Tuesday, December 16, 2008

HALT PKD study

Being a research study subject rocks.

I just got back from my screening appointment to be a part of the HALT PKD study, which Dr. Steinman is conducting out of Beth Israel Deaconess Hospital, in conjunction with Harvard Medical School. It was actually kind of fun.

They took some blood, fed me, talked to me about every detail of my life, explained the study, gave me some info, explained the study again, took some urine, fed me again, and then let me talk to a dietician who told me that she's more concerned about increasing my intake of broccoli than she is about restricting red meat. (Woo-HOO!) They paid for everything, including cab fare to and from the hospital, as well as my plane fare. This is good stuff.

So, what is this study? I'll try my best to explain, although I'm sure my own understanding isn't quite right. Basically, they are trying to figure out if keeping a low blood pressure using ACE Inhibitors and ARBs (Don't ask me what that stands for--I've totally forgotten, as it was a seriously $5 word) has a positive effect not only on hypertension, but also on the development of the kidney cysts themselves. And, if it DOES have a positive effect, they want to know how low the blood pressure needs to be--standard, 120/80, or lower than that?

If somebody else has a better explanation for the HALT PKD study, please share.

Anyways, right now I'm in "drug wash-out", which means that they took me off the ACE inhibitor I was on, and put me on a beta blocker (which doesn't have anything to do with kidneys) to keep my blood pressure under control as my system washes out the lisinopril, the drug I've been taking for the past 6 months. That's the ACE inhibitor they want to do the study with, so I have to start with a clean slate, or, in this case, clean blood, if you will. I need to take my blood pressure every other day, 3 times a day, and this beta blocker once a day. Then I go back at the beginning of January, and things really get moving then. I'll give them more blood and a 24 urine, and they will give me an MRI and hopefully a few more free meals.

I told my parents all of this, and my dad said, "Who is going to pay for all that? Does your insurance cover this?"

Oh, the beauty of being a research subject. I pay for NOTHING, nada, zippo, zilch, and I get my kidneys imaged every 6 months. Even in these tough economic times, science has to go forward. Harvard, whining about losing millions from their endowment in the last year, still has a few million sitting around, and NIH can apparently still afford to cough up some dough as well.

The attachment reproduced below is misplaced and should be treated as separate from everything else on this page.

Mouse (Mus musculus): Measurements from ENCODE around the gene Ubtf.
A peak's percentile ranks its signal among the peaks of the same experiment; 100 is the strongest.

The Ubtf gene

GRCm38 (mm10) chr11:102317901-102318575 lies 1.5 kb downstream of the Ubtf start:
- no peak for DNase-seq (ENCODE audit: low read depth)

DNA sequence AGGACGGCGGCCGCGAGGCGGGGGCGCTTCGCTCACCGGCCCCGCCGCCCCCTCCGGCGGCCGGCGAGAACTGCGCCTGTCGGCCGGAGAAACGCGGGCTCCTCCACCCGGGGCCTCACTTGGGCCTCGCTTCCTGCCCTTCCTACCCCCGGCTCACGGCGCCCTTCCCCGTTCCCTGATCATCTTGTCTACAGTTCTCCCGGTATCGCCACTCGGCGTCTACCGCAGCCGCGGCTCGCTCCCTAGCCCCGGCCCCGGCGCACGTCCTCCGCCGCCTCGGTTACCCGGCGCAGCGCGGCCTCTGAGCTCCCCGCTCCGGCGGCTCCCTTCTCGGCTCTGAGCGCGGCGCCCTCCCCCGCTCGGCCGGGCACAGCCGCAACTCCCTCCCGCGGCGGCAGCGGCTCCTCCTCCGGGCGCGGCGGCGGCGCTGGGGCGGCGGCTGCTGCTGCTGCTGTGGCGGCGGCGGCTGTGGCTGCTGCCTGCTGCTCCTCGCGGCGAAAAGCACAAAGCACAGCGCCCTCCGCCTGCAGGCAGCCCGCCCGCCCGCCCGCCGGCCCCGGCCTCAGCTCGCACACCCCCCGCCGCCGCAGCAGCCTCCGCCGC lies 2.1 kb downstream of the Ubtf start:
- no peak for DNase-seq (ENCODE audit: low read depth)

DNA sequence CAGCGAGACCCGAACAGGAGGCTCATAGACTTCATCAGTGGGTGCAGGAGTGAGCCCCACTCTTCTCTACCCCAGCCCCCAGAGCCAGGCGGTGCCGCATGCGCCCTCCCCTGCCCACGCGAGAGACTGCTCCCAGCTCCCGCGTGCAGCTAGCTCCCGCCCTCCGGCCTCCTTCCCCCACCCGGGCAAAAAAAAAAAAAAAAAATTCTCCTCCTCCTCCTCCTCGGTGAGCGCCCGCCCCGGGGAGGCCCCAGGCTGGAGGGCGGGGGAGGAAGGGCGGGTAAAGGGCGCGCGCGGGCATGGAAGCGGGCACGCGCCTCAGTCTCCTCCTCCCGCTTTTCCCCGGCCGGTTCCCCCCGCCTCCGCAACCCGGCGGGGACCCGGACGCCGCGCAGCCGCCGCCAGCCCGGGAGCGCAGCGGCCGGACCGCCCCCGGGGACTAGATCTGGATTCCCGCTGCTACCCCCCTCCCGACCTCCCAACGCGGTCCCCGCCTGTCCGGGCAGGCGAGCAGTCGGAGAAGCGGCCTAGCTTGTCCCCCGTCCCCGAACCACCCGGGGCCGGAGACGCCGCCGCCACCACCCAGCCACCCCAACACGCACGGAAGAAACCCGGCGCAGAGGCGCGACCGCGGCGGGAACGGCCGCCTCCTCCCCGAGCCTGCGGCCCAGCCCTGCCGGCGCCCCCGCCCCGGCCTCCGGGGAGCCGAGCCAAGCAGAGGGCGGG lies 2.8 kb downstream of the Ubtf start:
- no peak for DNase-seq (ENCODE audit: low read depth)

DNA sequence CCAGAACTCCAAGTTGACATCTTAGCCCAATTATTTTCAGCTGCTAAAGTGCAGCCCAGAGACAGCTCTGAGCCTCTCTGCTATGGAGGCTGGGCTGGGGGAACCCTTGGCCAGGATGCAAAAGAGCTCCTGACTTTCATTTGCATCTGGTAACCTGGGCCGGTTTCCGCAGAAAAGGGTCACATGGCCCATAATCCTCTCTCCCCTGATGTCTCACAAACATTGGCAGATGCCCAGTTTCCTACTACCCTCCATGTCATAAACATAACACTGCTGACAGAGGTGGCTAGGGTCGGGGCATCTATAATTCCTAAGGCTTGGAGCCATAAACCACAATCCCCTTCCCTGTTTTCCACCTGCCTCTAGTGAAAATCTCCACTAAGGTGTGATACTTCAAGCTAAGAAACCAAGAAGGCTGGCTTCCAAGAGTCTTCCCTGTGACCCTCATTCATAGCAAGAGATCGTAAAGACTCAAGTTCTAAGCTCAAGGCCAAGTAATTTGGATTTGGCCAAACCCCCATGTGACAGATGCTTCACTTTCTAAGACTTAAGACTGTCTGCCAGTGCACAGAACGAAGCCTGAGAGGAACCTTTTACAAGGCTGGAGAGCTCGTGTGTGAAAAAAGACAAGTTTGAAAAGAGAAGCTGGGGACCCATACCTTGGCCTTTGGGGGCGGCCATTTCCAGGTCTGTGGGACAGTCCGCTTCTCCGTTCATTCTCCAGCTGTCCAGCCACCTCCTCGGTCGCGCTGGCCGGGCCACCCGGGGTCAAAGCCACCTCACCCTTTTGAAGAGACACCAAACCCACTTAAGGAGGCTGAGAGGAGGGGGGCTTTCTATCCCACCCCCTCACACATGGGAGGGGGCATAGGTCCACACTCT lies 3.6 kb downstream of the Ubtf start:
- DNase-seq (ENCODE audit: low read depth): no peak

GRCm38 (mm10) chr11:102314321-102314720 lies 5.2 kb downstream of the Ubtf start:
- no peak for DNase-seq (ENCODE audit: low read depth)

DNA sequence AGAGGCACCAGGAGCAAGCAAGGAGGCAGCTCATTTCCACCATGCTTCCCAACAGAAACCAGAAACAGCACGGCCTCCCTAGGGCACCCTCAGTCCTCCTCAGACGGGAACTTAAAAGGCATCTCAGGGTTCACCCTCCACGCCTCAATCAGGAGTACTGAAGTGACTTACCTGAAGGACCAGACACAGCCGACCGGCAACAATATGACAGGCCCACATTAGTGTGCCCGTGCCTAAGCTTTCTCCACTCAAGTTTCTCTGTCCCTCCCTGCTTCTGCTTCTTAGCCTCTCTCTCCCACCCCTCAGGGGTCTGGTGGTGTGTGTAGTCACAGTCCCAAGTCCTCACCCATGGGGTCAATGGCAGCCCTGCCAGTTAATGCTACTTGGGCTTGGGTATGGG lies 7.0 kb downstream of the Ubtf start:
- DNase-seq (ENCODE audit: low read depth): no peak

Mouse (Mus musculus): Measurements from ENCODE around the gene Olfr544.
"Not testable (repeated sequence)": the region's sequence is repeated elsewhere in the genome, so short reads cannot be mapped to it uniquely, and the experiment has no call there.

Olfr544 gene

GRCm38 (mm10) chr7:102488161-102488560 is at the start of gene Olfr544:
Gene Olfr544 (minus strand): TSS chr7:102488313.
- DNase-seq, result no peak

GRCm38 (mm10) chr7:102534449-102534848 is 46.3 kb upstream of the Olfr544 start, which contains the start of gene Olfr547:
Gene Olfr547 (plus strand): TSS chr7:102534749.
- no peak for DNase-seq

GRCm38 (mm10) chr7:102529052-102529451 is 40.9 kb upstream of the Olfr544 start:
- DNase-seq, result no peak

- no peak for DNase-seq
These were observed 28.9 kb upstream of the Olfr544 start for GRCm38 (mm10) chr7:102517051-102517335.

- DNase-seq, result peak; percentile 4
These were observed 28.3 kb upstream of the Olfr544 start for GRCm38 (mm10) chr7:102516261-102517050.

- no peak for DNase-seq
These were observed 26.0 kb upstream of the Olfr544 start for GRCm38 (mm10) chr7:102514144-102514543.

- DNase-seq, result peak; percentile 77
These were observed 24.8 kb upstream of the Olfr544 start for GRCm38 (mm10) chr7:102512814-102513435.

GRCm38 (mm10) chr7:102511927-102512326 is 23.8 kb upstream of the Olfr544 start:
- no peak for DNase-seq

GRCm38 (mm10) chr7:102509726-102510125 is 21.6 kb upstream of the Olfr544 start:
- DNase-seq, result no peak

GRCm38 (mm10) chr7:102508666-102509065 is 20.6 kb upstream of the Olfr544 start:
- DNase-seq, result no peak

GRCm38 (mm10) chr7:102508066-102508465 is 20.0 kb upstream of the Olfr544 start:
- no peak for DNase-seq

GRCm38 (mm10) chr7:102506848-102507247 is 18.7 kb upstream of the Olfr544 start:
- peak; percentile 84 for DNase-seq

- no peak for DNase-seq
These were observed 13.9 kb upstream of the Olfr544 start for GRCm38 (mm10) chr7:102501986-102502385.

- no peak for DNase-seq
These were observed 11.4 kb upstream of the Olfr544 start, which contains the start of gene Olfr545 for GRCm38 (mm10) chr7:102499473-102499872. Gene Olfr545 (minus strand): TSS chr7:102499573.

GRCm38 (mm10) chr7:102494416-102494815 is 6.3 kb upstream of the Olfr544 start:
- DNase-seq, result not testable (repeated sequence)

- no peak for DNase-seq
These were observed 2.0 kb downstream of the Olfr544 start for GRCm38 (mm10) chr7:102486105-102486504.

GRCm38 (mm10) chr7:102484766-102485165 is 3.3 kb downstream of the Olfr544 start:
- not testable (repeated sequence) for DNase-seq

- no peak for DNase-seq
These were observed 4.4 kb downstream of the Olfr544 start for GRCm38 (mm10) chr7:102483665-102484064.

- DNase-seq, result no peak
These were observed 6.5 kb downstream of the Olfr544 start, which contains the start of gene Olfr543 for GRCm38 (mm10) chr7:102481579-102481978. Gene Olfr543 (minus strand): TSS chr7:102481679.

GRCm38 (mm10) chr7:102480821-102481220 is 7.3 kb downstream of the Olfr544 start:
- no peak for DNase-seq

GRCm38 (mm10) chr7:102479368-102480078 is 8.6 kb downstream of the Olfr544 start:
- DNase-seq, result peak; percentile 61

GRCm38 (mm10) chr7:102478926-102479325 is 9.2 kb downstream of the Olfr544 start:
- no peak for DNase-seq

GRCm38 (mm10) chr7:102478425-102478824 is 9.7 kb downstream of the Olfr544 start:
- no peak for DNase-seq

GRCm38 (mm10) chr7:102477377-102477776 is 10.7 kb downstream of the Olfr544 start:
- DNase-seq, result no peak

And being a study subject is way better than being a patient. I didn't even have to put on one of those goofy gowns. I was hardly left alone, with everybody coming and going, and they were quite willing to cheerfully serve my every need. This is all still taking place in a hospital, of course, so it's not like I'm hanging out in the Hilton or anything, but it's still the nicest hospital room I've ever been in (except for the room where I delivered my daughter. Now that WAS like a hotel room, complete with pull out bed for my husband, but the recovery room totally, totally sucked, which makes me feel like it kind of made up for the earlier luxury).

So, I've got a new blood pressure cuff and some new meds, and I got to say hello to a city I dearly love. Not a bad start to the week.


Becky said...

I'm SO happy for you. You deserve some special treatment. How did you get on this study? So am I understanding correctly that if this works, you just need lower blood pressure to make your kidneys function normally? Correct me if I'm wrong. Go celebrate - with a nice piece of red meat! :)

Melissa said...

They could have at least thrown in a massage and manicure! Slackers!

Heather O. said...

A massage and a manicure should definitely be on the agenda. I'll bring it up next time :)

Becky, it's kind of like that, but really, they are seeing if lowering the blood pressure with this specific drug combination, the ACE inhibitor and the ARB, can help slow the process of cyst development. My kidneys will never be completely normal--the grapefruit sized cysts on them have sort of spoiled their beauty--but PKD is progressive disease. Hopefully this drug combo will slow things down. It's not a potential cure, just a potential treatment. But we'll take what we can get.

Heather O. said...

And yes, there are steaks on the grill as we speak, even though it's 40 degrees outside. Can't wait.

I got involved with this study though the PKD Foundation. They were looking for participants, and I actually got to meet Dr. Steinman last year in person, and he asked me to be a part of the study. I'm glad I did, although with all the drugs I'm taking, it solidifies the whole never having another baby thing. But with my kidney function failing so rapidly (lost 40% in 2 years), it probably wasn't really an option anyways. Oh well. That's life, right?

SusanS said...
This comment has been removed by the author.
SusanS said...

I'm particularly happy about your steaks! (My previous comment had an unfortunate typo!)

Anonymous said...

Hi Heather--congrats on getting in the study! I'm still in half denial from when we met at the convention, but my worsening creatinine # has me seriously considering going vegan, not that I eat so much meat now.
Good Luck!
Liz from PA

Kelly L said...

I am so happy to see someone blogging about the HALT study. I had my screening on 12/19. I have to say I am hopeful, too. Washout begins on 1/17.